That being said, more and more people have been building alternative sheds. There are sheds being built out of pallets and recycled material. One person even built a very sturdy storage shed with recycled countertops from the local ReStore. The end result was a very successful and unique looking storage shed. Others have built sheds out of straw bales. The frame work for sheds are all very similar in the floor and walls.
The Floor Plan
You should use pressure treated wood for the frames of the floor. For the floor of an 8x8 shed, you will need the following materials:
- 2 2x4, 8 foot long wood pieces
- 2 4x4, 8 foot long wood pieces
- 7 2x4, 93 inches long wood pieces
The 2x4s that are 8 feet long are for the frame. The wood frame will be put on the two 4x4 wood pieces. The remaining five 2x4s should be either nailed or screwed into the frame, approximately 16 inches apart. You should measure the floor diagonally, from the northeast corner to southwest corner and northwest corner to southeast corner. If both measurements are the same, your floor frame is square. The image below is what the floor frame should look like.
You can install two sections of 5/8 inch, 4x8 plywood on top of the frame, creating the floor of your shed. Another alternative is recycled materials that will fit, such as recycled counter tops.
The Wall Frame
Building a wall frame is the next step. See the list for supplies you will need for the walls:
- 8 2x4, 8 foot long wood boards for the frame.
- 20 2x4, 78 inch long wood boards for the wall studs.
The 2x4, 78 inch long wood boards should be 24 inches apart.
For a traditional 8x8 shed, you can use regular T1-11 exterior sidings in 4x8 sections. In this particular example, walls were constructed out of recycled counter tops with a laminate surfacing. Each piece of counter top was cut to a standard size of 78 inches for placement on the wall frames. A skill saw and table saw were used in cutting the counter top panels to correct size.
The picture above shows the floor already built and the walls are ready to be erected on one side. The door was also recycled, found at the local ReStore and nailed in place, secured to the wall frames and floor. The floor frame was constructed out of pressure treated, quality wood. There are two recycled counter tops covering the floor frame; very thick and sturdy. When building a shed out of recycled countertops, the weight of the walls can be an issue so install 2x4 foot long blocks along the bottom frame of the floor, where the top of the blocks are even with the floor as you can see in this picture below (the white board at the bottom of this picture). With the wood blocks, the counter tops would sit on top of them and not add any strain to the walls. Each counter top panel was secured with a series of screws into the frames of the wall. Power tools are essential when doing this kind of work as the counter tops were very dense and required that extra power to drive the screws successfully.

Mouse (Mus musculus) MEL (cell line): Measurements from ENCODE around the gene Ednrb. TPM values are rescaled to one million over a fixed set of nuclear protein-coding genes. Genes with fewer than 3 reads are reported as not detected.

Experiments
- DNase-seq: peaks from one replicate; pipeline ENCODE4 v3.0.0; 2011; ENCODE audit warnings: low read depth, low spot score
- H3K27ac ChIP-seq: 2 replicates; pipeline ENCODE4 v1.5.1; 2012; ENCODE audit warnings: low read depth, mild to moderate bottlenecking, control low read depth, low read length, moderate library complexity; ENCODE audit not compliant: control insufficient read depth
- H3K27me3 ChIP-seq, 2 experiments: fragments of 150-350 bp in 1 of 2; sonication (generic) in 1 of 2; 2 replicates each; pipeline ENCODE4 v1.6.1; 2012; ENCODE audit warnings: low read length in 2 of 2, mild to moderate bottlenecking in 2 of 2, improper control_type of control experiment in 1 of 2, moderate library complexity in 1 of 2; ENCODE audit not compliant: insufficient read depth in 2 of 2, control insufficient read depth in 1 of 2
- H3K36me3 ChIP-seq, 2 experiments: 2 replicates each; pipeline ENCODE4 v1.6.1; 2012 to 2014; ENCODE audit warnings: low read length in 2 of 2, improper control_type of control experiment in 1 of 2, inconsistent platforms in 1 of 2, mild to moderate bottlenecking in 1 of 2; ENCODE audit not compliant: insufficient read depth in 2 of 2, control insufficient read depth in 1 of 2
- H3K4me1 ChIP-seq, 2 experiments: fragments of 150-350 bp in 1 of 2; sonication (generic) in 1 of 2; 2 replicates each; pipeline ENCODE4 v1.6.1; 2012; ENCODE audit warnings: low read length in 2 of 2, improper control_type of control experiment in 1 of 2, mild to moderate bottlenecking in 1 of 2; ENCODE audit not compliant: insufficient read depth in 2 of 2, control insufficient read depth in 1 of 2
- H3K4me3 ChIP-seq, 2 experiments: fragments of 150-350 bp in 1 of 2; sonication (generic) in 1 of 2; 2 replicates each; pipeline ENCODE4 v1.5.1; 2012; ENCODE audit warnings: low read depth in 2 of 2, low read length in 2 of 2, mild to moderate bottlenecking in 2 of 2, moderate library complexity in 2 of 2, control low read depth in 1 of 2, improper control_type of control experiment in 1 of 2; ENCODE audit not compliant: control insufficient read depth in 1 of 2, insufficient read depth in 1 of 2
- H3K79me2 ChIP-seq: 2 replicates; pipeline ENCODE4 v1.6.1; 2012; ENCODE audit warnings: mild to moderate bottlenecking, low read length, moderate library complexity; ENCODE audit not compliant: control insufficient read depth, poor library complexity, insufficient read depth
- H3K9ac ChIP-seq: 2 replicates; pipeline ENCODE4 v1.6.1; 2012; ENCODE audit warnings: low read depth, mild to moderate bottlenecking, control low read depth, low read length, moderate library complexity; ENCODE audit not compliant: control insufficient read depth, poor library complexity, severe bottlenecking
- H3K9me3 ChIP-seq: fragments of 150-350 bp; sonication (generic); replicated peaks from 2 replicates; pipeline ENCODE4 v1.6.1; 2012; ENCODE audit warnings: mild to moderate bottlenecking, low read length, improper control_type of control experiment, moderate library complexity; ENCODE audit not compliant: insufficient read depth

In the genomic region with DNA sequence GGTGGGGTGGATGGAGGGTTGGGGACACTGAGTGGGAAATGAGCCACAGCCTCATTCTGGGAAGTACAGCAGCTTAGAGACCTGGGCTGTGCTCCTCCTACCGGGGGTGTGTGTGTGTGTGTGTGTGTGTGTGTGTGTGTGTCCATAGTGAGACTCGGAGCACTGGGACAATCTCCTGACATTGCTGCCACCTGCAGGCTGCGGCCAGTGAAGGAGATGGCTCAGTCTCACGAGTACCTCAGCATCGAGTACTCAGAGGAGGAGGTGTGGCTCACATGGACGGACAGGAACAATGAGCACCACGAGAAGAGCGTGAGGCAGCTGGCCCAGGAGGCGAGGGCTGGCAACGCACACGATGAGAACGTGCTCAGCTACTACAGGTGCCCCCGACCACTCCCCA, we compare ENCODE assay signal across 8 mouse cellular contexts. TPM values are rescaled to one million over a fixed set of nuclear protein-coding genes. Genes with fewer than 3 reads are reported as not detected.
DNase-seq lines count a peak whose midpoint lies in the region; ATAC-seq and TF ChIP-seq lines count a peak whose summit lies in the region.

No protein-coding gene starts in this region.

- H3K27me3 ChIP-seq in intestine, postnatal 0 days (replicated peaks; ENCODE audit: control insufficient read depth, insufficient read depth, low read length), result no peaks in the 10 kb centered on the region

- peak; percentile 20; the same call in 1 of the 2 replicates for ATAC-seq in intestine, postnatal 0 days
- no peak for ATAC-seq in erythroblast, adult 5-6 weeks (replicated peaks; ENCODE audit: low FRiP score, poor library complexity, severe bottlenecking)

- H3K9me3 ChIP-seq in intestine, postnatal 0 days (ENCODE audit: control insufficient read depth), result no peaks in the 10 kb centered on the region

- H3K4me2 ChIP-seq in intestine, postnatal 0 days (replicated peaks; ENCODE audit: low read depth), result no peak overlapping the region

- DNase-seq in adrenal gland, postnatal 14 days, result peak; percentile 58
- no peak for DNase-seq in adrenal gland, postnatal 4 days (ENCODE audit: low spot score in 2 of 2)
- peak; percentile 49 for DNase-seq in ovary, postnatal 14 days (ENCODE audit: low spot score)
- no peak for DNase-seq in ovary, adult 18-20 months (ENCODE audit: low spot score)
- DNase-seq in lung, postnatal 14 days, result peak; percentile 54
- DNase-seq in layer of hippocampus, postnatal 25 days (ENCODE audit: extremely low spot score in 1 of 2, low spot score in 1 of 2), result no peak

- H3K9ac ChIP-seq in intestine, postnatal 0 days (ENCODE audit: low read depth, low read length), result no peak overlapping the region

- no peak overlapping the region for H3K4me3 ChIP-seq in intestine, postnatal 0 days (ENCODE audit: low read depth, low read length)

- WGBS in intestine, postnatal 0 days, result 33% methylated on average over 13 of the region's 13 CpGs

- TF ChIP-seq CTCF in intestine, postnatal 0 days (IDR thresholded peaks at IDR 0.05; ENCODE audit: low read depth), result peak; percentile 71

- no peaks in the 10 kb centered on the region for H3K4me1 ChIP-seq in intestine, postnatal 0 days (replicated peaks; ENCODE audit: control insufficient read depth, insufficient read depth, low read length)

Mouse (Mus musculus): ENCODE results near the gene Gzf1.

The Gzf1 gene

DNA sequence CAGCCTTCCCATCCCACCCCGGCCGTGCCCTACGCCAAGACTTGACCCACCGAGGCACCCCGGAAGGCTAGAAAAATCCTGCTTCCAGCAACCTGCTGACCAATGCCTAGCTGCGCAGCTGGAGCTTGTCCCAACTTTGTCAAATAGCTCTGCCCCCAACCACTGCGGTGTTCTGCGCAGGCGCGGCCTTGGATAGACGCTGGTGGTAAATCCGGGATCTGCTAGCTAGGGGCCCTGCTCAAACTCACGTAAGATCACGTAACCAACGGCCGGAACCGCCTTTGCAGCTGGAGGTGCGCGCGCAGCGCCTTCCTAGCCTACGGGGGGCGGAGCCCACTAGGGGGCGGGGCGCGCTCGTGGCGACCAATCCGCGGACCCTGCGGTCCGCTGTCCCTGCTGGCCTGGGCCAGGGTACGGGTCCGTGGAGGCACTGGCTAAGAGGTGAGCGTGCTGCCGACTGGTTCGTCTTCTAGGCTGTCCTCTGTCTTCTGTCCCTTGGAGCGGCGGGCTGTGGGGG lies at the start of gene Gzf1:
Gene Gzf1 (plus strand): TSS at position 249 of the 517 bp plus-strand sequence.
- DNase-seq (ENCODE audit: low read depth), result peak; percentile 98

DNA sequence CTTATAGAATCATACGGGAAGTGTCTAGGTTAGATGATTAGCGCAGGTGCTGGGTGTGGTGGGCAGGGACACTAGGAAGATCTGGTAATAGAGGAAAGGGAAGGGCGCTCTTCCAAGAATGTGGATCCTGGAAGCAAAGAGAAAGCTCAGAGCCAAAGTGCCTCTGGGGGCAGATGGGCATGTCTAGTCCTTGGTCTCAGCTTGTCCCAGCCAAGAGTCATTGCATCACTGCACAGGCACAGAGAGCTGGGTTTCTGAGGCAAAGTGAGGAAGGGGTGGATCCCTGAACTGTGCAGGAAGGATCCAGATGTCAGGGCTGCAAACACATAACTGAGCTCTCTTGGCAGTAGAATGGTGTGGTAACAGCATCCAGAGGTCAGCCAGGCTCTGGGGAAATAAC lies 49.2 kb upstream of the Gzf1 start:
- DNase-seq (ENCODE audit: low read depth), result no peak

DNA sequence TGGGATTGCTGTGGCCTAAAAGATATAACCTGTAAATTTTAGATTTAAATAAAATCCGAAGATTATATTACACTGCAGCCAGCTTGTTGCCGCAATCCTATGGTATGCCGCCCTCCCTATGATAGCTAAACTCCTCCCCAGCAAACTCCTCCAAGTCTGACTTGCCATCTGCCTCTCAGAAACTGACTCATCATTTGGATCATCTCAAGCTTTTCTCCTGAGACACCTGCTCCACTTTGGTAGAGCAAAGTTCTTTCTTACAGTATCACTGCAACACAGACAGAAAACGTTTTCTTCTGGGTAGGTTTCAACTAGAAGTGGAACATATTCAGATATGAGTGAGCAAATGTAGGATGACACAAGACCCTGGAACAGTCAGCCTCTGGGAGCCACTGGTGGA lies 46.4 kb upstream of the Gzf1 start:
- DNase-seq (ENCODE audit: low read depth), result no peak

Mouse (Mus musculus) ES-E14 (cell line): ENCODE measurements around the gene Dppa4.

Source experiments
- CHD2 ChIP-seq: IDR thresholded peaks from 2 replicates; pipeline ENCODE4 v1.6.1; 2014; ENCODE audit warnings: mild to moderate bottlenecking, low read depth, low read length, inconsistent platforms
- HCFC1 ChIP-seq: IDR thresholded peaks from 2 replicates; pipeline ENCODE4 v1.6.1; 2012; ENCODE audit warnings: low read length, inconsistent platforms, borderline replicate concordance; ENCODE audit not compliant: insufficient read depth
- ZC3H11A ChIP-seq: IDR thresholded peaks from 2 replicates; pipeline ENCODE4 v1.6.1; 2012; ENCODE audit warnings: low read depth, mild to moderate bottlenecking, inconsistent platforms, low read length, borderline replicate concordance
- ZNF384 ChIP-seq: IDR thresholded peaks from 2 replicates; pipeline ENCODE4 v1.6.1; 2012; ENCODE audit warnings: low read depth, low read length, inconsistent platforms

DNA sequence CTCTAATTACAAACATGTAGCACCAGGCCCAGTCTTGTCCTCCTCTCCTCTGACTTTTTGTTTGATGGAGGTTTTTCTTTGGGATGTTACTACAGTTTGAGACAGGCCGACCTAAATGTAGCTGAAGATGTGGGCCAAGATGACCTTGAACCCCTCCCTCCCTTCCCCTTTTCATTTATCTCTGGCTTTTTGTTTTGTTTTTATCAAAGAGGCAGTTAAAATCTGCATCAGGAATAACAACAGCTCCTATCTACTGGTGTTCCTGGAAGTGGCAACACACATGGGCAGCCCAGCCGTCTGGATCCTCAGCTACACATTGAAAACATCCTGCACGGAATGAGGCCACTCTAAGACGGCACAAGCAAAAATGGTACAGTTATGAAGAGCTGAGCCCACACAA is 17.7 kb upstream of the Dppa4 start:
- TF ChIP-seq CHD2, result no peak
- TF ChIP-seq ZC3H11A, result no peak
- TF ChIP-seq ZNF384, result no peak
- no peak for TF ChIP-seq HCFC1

All of the walls have been erected and the roof has been set up. The construction of the roof frame is essentially a wall frame but installed atop 3 foot risers at one end to create a slope. The person went with a sloped roof that has a longer back end so tools could be hung up on the back side of the shed and be sheltered under the long end of the roof. Plywood is still being installed on the roof. Once the plywood has been installed, tar paper will be installed next. The creamy colored board leaning against the shed is a piece of recycled cardboard that is going to be used for this shed. Recycled roof shingles can be relatively easy to find utilizing resources such as Habitat for Humanity's ReStore facilities or Craigslist. Shingles are nailed atop the tar paper and into the roof frame.
This is close to what the finished product looks like. Shingles have already been added to the roof. There was spacing left between the walls and roof to allow for ventilation. In each corner of the joined wall frames, a bracing board was secured to further stabilize and hold the structure together.
Caulk is applied to each seam to prevent water from seeping into the pressed material of the counter top. Caulk comes in a variety of colors but in this instance, recycled caulk was used so different colors were available. All caulking is applied with a caulk gun and a steady hand.
This shed is ready for things to be stored in it. Since this shed was built out of mostly recycled materials, the total cost of this shed was approximately $300. Most of the cost was in getting pressure treated wood for the frame work. The recycled materials cost very little. The aesthetics of this project can be improved by installing wood shingles on the walls or by roughing up the laminate surface and applying a latex paint to the entire exterior. With recycled materials, imagination and innovation are key to creating a look that suits your preferences.
Some construction tips before beginning your shed project:
- Try to ensure you have most of the supplies on hand and ready to be used.
- Power tools can save a lot of physical strain and effort but it is important to know how to use them correctly to prevent injury. Powerful tools such as skill saws can be very dangerous if used incorrectly.
- When performing any kind of roof construction, make sure all surfaces are dry and you are wearing slid resistant footwear. Falls can lead to death or serious injury and should not be taken lightly.